Homemade tonic is risky because it’s difficult for a lay person to know exactly how much quinine is being extracted from the cinchona — it could be a little if you used larger chunks of bark, or it could be a lot if you used a fine powder. Note that I do not recommend using powdered cinchona bark. Not only will the bitter cinchona powder overpower your tonic before the rest of the flavors have a chance to catch up, you may over extract the herb and wind up with unsafe levels of quinine. If you choose to experiment with cinchona bark, make sure you’ve educated yourself on the risks and proceed with caution.

Lemongrass

You can tinker with the other citrus flavors, but there really is no substitution for this. Lemongrass (Cymbopogon citratus) is a big part of the “tonic” flavor. I highly recommend using fresh here; dried does not taste the same. If you don’t have access to a plant, you can often find fresh lemongrass stalks sold in clamshell packages in the produce section of larger grocery stores.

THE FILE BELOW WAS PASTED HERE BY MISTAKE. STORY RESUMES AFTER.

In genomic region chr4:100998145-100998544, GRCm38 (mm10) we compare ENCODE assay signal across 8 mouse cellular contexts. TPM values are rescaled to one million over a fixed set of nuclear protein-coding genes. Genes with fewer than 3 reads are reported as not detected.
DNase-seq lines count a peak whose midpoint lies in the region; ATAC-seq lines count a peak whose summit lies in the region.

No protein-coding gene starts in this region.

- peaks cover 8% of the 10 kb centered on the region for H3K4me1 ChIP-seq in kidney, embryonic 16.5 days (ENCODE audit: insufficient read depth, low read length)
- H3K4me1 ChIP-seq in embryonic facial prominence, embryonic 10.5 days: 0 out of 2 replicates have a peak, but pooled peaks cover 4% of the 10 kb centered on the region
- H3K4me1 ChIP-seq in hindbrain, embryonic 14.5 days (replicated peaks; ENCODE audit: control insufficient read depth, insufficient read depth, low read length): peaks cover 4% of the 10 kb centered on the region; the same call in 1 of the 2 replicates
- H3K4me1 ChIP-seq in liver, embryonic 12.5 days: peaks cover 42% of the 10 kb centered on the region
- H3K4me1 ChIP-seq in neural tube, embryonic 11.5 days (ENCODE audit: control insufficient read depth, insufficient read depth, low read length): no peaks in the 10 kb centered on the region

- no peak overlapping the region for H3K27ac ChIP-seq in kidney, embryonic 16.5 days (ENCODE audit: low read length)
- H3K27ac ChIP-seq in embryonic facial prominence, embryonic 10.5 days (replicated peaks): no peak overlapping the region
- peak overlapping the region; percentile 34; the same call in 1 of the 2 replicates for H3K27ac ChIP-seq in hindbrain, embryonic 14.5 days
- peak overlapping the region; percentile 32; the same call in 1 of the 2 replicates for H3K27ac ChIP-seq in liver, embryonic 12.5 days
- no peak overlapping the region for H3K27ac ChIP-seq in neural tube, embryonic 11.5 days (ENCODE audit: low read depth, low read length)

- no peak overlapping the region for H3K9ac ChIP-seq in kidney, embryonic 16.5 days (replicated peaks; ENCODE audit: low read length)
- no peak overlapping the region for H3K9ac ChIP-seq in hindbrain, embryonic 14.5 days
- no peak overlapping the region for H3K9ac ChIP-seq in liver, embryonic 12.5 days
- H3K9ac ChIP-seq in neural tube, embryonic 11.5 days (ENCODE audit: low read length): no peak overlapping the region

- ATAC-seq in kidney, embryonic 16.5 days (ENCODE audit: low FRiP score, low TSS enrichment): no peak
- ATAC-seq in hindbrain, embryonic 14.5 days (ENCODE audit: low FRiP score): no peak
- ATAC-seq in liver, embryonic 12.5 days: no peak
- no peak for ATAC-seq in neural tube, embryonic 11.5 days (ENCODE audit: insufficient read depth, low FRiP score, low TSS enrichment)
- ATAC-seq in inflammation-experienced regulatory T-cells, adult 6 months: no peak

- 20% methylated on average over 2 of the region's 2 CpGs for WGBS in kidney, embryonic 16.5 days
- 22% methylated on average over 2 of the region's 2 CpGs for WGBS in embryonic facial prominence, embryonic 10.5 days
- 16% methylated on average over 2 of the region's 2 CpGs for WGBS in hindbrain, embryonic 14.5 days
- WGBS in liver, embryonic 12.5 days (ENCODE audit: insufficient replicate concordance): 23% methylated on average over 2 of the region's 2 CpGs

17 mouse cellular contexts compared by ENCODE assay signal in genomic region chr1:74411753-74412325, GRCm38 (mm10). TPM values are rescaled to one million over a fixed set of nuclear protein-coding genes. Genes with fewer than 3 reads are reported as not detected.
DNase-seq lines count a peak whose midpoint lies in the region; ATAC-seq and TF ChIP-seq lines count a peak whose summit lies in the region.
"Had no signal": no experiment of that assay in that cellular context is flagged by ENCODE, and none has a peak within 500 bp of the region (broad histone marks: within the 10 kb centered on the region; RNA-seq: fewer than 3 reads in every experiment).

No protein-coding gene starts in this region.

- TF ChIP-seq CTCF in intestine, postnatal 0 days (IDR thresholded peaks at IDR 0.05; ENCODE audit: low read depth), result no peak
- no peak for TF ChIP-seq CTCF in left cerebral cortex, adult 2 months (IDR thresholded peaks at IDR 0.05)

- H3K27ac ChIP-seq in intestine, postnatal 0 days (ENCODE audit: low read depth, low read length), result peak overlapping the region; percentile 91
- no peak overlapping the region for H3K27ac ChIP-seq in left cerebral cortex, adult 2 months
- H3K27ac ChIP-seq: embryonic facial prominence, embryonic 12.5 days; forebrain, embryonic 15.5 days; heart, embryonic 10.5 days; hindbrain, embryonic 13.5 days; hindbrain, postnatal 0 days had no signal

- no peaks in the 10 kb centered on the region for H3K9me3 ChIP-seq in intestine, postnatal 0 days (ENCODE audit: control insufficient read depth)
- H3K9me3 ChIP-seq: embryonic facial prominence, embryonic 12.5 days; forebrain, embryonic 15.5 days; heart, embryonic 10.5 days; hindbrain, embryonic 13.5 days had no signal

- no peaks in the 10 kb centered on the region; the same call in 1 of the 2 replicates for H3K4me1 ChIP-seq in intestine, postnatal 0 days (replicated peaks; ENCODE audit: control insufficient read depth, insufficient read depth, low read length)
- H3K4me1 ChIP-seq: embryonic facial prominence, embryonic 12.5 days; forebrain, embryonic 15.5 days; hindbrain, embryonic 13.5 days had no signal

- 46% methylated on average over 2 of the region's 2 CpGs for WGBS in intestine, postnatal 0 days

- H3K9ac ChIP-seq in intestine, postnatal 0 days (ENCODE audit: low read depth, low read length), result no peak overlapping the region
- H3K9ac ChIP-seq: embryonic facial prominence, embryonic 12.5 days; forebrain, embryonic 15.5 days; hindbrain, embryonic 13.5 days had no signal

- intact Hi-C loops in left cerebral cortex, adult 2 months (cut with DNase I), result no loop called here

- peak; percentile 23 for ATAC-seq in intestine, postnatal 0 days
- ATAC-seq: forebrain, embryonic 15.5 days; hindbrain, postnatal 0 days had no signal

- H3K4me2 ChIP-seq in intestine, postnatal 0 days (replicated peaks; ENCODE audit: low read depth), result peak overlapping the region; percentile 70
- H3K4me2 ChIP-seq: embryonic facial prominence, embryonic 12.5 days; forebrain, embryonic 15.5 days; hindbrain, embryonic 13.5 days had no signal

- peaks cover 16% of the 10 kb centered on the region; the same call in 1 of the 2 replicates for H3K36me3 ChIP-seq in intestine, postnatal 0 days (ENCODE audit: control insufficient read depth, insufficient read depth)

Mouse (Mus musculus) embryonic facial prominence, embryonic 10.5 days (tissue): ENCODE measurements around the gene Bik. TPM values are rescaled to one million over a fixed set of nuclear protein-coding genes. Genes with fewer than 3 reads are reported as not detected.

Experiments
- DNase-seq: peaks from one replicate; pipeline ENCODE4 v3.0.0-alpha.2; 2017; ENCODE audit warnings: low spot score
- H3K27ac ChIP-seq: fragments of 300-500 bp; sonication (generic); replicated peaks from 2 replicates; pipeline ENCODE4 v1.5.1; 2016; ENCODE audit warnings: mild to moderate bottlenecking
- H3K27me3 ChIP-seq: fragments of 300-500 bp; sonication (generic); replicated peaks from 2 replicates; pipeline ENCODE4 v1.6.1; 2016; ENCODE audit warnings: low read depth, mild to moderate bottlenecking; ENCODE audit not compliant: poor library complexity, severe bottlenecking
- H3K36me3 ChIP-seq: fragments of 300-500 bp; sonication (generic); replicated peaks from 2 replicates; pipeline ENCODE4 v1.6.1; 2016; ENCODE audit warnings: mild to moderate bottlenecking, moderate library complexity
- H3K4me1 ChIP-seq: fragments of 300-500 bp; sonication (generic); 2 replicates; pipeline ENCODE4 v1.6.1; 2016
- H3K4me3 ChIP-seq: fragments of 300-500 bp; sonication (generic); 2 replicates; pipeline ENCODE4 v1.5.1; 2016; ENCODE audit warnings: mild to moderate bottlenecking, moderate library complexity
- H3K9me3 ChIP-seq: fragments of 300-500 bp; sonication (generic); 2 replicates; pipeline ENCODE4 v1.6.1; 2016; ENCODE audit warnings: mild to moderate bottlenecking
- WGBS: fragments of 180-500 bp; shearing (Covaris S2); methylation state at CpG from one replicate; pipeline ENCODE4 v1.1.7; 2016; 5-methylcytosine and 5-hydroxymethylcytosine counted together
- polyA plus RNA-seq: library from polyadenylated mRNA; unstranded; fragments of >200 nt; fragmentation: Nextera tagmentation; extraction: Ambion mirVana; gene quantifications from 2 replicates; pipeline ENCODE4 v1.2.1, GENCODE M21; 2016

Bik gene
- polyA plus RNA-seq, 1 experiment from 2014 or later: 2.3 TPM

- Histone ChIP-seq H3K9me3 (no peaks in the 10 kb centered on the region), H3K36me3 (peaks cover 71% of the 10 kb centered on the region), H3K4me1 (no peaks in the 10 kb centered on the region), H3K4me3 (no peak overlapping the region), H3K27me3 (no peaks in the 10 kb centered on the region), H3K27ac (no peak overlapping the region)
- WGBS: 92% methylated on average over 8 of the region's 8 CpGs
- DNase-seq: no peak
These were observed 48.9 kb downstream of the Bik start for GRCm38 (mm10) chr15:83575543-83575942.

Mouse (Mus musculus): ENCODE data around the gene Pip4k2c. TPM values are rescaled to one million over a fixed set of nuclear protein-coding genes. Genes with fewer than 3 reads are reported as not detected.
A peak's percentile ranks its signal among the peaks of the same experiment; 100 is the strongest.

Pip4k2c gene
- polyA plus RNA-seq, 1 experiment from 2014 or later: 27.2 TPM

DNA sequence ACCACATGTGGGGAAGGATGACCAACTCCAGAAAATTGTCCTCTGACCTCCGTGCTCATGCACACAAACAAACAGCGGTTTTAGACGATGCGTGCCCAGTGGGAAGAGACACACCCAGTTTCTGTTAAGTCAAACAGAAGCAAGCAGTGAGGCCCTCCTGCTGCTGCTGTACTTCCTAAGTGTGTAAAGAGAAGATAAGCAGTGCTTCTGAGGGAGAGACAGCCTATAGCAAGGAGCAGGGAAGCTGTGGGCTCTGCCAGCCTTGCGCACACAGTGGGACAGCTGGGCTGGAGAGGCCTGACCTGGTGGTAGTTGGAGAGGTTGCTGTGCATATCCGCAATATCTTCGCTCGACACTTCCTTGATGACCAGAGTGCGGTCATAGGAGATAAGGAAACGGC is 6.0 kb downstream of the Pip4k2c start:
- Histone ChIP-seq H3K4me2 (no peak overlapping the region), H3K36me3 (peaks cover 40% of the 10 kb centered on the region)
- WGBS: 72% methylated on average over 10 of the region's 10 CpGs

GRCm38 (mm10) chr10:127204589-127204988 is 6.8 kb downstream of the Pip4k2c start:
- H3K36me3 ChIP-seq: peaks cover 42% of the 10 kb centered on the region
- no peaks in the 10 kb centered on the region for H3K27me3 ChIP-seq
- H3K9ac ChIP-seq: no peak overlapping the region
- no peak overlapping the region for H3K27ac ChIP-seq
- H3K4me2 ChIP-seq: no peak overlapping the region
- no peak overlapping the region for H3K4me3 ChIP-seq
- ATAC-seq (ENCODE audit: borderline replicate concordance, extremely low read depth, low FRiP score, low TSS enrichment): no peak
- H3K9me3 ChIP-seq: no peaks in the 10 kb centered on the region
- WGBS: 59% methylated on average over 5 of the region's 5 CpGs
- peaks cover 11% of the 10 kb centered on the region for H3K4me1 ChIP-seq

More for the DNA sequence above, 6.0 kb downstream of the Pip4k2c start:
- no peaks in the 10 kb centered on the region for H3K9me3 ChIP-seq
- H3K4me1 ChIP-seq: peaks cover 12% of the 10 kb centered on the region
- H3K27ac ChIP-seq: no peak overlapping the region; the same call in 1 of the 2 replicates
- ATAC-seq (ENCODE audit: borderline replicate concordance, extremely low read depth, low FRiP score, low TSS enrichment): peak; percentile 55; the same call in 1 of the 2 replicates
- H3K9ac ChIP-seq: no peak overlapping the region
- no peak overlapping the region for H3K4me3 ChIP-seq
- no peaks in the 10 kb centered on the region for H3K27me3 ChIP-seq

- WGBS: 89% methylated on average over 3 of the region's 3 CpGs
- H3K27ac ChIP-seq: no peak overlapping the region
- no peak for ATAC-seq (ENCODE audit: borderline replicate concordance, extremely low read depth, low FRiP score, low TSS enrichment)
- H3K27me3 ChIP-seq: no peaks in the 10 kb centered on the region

Lavender & cardamom

The aromatics lavender (Lavandula spp.) and cardamom (Elettaria cardamomum) are important parts of the tonic flavor profile, but a little goes a long way. Too much steeped too long can start to taste cloying and a bit perfumey in a hurry.

Since this recipe is strictly a culinary preparation, I won’t go into the medicinal benefits of the individual herbs here. But if you’d like to dive a bit deeper into any of them, here are some relevant herbal monographs for further reading:

Lemongrass MonographLavender MonographCardamom MonographBlack Pepper Monograph